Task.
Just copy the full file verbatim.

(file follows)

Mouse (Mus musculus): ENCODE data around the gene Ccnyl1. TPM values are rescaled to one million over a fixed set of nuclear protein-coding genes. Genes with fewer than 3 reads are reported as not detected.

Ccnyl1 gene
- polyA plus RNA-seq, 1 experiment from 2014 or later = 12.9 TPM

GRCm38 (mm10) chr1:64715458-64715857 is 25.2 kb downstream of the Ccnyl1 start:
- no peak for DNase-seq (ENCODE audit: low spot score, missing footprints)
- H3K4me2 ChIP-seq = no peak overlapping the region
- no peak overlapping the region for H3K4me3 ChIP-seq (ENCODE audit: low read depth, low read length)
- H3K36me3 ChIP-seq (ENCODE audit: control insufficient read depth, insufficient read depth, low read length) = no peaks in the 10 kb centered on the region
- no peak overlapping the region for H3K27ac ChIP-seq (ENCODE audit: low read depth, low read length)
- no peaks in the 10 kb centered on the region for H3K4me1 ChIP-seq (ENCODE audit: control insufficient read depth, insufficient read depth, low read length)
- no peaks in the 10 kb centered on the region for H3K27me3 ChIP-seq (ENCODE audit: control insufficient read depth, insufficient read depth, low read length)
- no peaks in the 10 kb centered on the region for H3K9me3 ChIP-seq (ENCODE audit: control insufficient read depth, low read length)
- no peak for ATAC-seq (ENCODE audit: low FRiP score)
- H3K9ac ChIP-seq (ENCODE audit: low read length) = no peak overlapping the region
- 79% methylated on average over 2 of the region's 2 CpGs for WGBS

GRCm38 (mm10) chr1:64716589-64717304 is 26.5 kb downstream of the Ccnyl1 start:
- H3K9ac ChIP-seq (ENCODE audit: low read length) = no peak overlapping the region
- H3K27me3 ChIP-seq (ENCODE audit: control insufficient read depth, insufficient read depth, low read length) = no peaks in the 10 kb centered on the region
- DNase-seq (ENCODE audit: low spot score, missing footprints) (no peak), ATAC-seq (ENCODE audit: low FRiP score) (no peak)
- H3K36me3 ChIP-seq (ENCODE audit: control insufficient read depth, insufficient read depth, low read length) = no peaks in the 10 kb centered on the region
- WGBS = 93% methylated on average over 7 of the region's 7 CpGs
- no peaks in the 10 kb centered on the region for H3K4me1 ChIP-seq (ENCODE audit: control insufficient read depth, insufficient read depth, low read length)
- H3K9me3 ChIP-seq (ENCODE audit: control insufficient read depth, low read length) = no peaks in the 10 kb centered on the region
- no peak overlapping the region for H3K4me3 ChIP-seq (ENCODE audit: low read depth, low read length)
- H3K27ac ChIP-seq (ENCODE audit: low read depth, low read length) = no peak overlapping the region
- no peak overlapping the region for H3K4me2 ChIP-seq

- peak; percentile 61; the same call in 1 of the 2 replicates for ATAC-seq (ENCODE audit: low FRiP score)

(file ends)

Mouse (Mus musculus): ENCODE data around the gene Ccnyl1. TPM values are rescaled to one million over a fixed set of nuclear protein-coding genes. Genes with fewer than 3 reads are reported as not detected.

Ccnyl1 gene
- polyA plus RNA-seq, 1 experiment from 2014 or later = 12.9 TPM

GRCm38 (mm10) chr1:64715458-64715857 is 25.2 kb downstream of the Ccnyl1 start:
- no peak for DNase-seq (ENCODE audit: low spot score, missing footprints)
- H3K4me2 ChIP-seq = no peak overlapping the region
- no peak overlapping the region for H3K4me3 ChIP-seq (ENCODE audit: low read depth, low read length)
- H3K36me3 ChIP-seq (ENCODE audit: control insufficient read depth, insufficient read depth, low read length) = no peaks in the 10 kb centered on the region
- no peak overlapping the region for H3K27ac ChIP-seq (ENCODE audit: low read depth, low read length)
- no peaks in the 10 kb centered on the region for H3K4me1 ChIP-seq (ENCODE audit: control insufficient read depth, insufficient read depth, low read length)
- no peaks in the 10 kb centered on the region for H3K27me3 ChIP-seq (ENCODE audit: control insufficient read depth, insufficient read depth, low read length)
- no peaks in the 10 kb centered on the region for H3K9me3 ChIP-seq (ENCODE audit: control insufficient read depth, low read length)
- no peak for ATAC-seq (ENCODE audit: low FRiP score)
- H3K9ac ChIP-seq (ENCODE audit: low read length) = no peak overlapping the region
- 79% methylated on average over 2 of the region's 2 CpGs for WGBS

GRCm38 (mm10) chr1:64716589-64717304 is 26.5 kb downstream of the Ccnyl1 start:
- H3K9ac ChIP-seq (ENCODE audit: low read length) = no peak overlapping the region
- H3K27me3 ChIP-seq (ENCODE audit: control insufficient read depth, insufficient read depth, low read length) = no peaks in the 10 kb centered on the region
- DNase-seq (ENCODE audit: low spot score, missing footprints) (no peak), ATAC-seq (ENCODE audit: low FRiP score) (no peak)
- H3K36me3 ChIP-seq (ENCODE audit: control insufficient read depth, insufficient read depth, low read length) = no peaks in the 10 kb centered on the region
- WGBS = 93% methylated on average over 7 of the region's 7 CpGs
- no peaks in the 10 kb centered on the region for H3K4me1 ChIP-seq (ENCODE audit: control insufficient read depth, insufficient read depth, low read length)
- H3K9me3 ChIP-seq (ENCODE audit: control insufficient read depth, low read length) = no peaks in the 10 kb centered on the region
- no peak overlapping the region for H3K4me3 ChIP-seq (ENCODE audit: low read depth, low read length)
- H3K27ac ChIP-seq (ENCODE audit: low read depth, low read length) = no peak overlapping the region
- no peak overlapping the region for H3K4me2 ChIP-seq

- peak; percentile 61; the same call in 1 of the 2 replicates for ATAC-seq (ENCODE audit: low FRiP score)